Minnesota Adviser, Public Lands Outreach Adviser
Tara Morrison at the Wildlife Science Center
"I am a lifelong wildlife-watcher and stay at home mom of 3 kids (and 3 dogs). I love taking road trips out west with my kids to hike and see wolves, bears and other wildlife. My "hands on" wolf experience has come from my 7 years of serving as an Education Volunteer at the Wildlife Science Center in Columbus, MN (where Animal Planet's "Growing Up Wolf" was filmed). I've spent a summer hand-raising wolf pups that were rejected by their mother, have had the opportunity to observe/assist with various wolf surgeries such as a cesarean-section, implantation of abdominal radio transmitters in 4 month old pups, and observing different types of research. I love teaching about wolves, especially to children who haven't had much, if any, exposure to wildlife...watching their interest and enthusiasm for the wolf come to life before my eyes is one of the most rewarding things I've ever experienced. In my volunteer work with WSC I've had opportunities to talk with people on all sides of the wolf issue and I hold a very middle of the road view on wolf management."
Hillari Vashaw, Junior Adviser, Michigan
Hillari is a typical 16 year-old.Although school, family, track, dating, proms and texting are a big part of her life, what makes Hillari stand out in the crowd is her willingness to share her passion for wolves with others. Hillari has a contagious
Hillari at work in Mich
smile and her enthusiasm comes through in her wolf presentations. Over the past four years, Hillari has developed several wolf programs for children including one specific to smell and hearing another about the wolf's coat and teeth. For yet another she explains the process of capture and collaring wolves for monitoring purposes. She even developed a game of "Wolf Jeopardy". You can see Hillari in action at "Wolf Day With Hillari" where she is teaching a 4th grade class about the wolf's keen night vision. We are pleased that Hillari has agreed to be a Wolfwatcher Junior Adviser.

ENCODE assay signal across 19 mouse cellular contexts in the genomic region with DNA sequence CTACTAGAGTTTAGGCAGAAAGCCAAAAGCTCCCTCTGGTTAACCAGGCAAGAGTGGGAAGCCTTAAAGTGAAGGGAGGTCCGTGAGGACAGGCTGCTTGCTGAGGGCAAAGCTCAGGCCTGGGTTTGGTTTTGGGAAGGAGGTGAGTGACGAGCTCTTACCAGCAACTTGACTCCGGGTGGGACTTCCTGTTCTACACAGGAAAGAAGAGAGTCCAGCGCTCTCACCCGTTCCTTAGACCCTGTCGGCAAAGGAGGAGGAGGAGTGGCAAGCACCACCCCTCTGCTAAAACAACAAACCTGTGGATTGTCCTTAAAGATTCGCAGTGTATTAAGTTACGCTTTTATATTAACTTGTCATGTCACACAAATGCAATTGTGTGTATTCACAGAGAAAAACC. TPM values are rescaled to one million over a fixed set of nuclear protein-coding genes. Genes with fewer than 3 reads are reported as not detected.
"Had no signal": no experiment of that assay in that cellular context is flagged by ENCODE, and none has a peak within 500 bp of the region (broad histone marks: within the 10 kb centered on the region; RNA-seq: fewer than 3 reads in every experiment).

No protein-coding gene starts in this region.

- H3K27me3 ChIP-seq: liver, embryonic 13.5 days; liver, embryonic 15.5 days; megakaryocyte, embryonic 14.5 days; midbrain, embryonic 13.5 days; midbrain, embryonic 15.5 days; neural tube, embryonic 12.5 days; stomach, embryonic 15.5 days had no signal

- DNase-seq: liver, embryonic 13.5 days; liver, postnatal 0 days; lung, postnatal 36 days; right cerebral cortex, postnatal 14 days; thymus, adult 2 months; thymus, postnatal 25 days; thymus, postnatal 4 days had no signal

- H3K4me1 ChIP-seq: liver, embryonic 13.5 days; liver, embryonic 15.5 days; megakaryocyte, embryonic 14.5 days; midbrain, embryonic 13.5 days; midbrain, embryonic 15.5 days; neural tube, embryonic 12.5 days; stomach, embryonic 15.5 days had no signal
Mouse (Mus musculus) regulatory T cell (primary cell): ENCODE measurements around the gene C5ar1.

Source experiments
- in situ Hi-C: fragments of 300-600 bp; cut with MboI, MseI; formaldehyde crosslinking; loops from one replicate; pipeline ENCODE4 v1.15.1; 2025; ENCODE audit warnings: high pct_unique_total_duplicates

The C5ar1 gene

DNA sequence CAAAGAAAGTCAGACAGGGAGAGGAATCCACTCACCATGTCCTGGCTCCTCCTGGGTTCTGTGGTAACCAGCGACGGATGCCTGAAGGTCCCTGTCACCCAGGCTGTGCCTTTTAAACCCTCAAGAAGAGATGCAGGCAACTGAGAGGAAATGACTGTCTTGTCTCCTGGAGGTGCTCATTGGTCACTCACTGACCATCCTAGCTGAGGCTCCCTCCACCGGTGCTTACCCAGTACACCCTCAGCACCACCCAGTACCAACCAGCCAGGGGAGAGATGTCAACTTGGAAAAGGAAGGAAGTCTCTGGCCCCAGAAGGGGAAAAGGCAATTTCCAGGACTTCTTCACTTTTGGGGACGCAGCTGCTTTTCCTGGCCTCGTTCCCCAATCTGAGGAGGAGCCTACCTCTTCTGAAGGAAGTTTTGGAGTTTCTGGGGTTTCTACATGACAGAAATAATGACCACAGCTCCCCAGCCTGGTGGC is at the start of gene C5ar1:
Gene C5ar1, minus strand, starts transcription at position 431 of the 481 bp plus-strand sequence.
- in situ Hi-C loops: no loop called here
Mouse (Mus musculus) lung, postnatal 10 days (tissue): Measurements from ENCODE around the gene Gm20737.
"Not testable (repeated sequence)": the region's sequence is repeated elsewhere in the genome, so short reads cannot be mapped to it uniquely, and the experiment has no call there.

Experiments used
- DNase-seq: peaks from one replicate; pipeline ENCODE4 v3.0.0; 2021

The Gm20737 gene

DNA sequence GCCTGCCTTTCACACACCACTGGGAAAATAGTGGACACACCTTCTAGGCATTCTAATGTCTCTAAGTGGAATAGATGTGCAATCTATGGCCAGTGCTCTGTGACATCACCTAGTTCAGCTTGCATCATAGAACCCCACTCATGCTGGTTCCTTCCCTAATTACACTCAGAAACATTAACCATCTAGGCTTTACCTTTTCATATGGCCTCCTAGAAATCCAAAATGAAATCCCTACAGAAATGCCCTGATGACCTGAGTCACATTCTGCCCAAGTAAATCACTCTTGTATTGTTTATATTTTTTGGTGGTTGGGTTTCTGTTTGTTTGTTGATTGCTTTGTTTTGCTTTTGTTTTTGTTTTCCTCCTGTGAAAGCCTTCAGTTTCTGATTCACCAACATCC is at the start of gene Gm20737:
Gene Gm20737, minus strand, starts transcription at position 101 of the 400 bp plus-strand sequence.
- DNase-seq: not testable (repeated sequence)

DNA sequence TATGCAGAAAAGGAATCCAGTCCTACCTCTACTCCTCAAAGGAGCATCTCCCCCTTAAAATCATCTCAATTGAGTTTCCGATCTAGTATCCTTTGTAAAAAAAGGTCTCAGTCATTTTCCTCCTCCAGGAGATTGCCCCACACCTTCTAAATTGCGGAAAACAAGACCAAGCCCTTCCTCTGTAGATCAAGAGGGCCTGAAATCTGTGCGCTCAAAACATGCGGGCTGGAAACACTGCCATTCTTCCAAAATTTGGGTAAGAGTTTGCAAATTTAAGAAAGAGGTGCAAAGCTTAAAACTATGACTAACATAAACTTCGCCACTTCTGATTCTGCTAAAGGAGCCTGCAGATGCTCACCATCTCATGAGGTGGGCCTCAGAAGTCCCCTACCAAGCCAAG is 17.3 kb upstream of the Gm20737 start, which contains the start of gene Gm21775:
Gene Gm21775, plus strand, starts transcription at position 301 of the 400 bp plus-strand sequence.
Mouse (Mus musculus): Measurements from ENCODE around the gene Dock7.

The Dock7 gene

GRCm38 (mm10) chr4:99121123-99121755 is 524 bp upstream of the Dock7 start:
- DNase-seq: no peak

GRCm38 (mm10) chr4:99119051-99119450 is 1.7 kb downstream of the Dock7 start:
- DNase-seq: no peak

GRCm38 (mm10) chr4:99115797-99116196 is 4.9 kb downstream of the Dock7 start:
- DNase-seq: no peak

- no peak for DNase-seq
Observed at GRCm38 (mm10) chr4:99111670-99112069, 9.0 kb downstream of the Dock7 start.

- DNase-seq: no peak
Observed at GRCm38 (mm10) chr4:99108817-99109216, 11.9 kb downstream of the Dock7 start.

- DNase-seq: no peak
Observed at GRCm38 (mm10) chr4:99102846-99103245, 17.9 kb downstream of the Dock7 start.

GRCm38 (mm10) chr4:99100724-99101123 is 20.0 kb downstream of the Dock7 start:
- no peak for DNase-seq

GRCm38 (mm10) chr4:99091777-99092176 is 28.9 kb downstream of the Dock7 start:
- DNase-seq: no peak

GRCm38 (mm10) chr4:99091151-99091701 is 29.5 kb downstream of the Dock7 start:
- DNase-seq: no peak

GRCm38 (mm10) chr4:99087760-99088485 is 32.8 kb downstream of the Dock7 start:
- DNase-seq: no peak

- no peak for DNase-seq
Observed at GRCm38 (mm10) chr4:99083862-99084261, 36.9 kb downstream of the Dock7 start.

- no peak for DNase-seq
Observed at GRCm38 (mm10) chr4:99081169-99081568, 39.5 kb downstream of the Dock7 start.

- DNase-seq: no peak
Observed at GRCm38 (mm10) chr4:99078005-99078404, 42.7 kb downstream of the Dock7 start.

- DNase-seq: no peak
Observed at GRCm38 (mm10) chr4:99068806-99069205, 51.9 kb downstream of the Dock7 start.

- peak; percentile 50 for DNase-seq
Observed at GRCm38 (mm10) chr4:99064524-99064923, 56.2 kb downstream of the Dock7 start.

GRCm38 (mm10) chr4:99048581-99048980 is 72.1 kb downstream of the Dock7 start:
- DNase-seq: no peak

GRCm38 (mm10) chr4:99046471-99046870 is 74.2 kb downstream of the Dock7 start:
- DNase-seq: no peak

Laura Menefee, Wisconsin Adviser
|Nancy Warren and Laura Menef|
Laura writes on environmental issues for Sierra Club and other organizations. She has worked as a volunteer biologist for the U.S. Fish and Wildlife Service, is a carnivore tracker for the Wisconsin Department of Natural Resources and is a member of the Coalition of Wisconsin Wolf Trackers.
Recently, Laura authored a compelling article about Wisconsin's wolf plan: Wolf Hunt Based on Politics, Not Science.
As a national grassroots organization, we strive to be a responsible voice for wild wolves through education and advocacy. If you would like to take a more active role in this mission, please contact Wolfwatcher's Education and Resource Director, Diane Bentivegna for details about ways you can use your time and talents to help wolves.
Howls for now from the,
National Wolfwatcher Coalition